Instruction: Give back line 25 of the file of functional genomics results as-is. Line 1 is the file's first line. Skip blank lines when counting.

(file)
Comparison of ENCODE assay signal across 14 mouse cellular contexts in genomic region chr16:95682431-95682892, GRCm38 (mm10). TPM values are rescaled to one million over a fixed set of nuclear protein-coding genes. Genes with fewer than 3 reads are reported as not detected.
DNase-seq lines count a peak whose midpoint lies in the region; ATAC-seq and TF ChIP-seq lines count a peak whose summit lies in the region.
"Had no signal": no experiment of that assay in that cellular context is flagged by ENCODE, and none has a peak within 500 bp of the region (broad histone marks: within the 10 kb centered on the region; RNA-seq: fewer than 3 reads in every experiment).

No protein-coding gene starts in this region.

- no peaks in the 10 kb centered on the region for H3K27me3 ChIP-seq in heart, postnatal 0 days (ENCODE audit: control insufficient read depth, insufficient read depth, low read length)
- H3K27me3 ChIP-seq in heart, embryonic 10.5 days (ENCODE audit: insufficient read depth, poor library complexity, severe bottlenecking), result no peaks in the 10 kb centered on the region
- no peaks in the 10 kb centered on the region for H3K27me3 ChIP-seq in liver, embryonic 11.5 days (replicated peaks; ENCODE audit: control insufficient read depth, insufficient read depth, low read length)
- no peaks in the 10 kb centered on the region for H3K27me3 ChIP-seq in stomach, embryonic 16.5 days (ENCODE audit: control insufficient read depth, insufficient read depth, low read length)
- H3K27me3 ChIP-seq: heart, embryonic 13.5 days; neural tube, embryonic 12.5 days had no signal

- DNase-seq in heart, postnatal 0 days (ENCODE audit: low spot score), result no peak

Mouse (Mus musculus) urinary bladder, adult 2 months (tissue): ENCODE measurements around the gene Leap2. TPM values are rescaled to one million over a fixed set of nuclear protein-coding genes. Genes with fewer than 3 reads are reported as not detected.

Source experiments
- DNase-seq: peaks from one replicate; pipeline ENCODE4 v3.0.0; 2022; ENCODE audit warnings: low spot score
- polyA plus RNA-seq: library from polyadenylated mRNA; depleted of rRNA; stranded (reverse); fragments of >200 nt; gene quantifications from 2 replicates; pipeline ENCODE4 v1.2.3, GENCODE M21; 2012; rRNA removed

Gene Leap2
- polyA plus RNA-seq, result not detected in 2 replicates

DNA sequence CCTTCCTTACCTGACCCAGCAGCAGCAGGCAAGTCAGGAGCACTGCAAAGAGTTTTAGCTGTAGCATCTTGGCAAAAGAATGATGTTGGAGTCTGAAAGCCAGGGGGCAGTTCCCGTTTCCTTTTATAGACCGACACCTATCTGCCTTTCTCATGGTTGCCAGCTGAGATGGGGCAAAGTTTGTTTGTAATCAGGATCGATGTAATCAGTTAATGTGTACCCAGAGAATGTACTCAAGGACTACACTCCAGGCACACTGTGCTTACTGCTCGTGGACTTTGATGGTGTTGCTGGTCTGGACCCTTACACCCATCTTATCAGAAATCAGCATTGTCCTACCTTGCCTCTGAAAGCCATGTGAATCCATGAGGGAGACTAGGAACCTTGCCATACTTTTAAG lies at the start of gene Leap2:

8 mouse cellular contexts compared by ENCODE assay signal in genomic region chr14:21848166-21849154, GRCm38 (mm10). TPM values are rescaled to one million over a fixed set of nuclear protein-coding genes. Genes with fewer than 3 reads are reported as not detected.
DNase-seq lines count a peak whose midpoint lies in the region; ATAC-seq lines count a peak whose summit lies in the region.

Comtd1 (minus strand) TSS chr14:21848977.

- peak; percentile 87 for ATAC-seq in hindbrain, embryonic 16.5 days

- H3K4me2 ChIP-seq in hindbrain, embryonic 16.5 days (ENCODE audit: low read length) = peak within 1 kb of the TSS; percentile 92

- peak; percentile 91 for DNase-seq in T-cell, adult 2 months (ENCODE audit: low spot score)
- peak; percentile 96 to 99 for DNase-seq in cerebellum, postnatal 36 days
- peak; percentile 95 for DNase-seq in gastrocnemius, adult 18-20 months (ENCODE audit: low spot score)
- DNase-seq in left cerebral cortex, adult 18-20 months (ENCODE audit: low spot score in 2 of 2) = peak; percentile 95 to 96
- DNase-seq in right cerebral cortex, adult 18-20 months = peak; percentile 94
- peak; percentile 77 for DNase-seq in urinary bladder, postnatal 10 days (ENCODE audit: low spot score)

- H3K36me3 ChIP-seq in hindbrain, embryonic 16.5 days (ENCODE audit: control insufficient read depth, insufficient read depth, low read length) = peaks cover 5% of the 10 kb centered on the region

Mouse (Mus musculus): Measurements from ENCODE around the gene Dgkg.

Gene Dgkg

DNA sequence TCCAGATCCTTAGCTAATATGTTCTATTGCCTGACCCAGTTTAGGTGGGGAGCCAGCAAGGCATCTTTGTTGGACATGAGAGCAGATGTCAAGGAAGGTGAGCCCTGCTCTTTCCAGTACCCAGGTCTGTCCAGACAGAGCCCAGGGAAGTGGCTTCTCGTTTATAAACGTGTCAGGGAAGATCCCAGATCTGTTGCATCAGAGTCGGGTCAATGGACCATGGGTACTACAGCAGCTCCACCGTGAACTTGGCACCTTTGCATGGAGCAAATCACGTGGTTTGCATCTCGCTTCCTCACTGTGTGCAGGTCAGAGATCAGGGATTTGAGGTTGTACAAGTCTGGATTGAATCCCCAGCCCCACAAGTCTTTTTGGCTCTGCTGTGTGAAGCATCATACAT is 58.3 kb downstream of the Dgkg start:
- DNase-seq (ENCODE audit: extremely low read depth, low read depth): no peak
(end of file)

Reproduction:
- peak; percentile 95 for DNase-seq in gastrocnemius, adult 18-20 months (ENCODE audit: low spot score)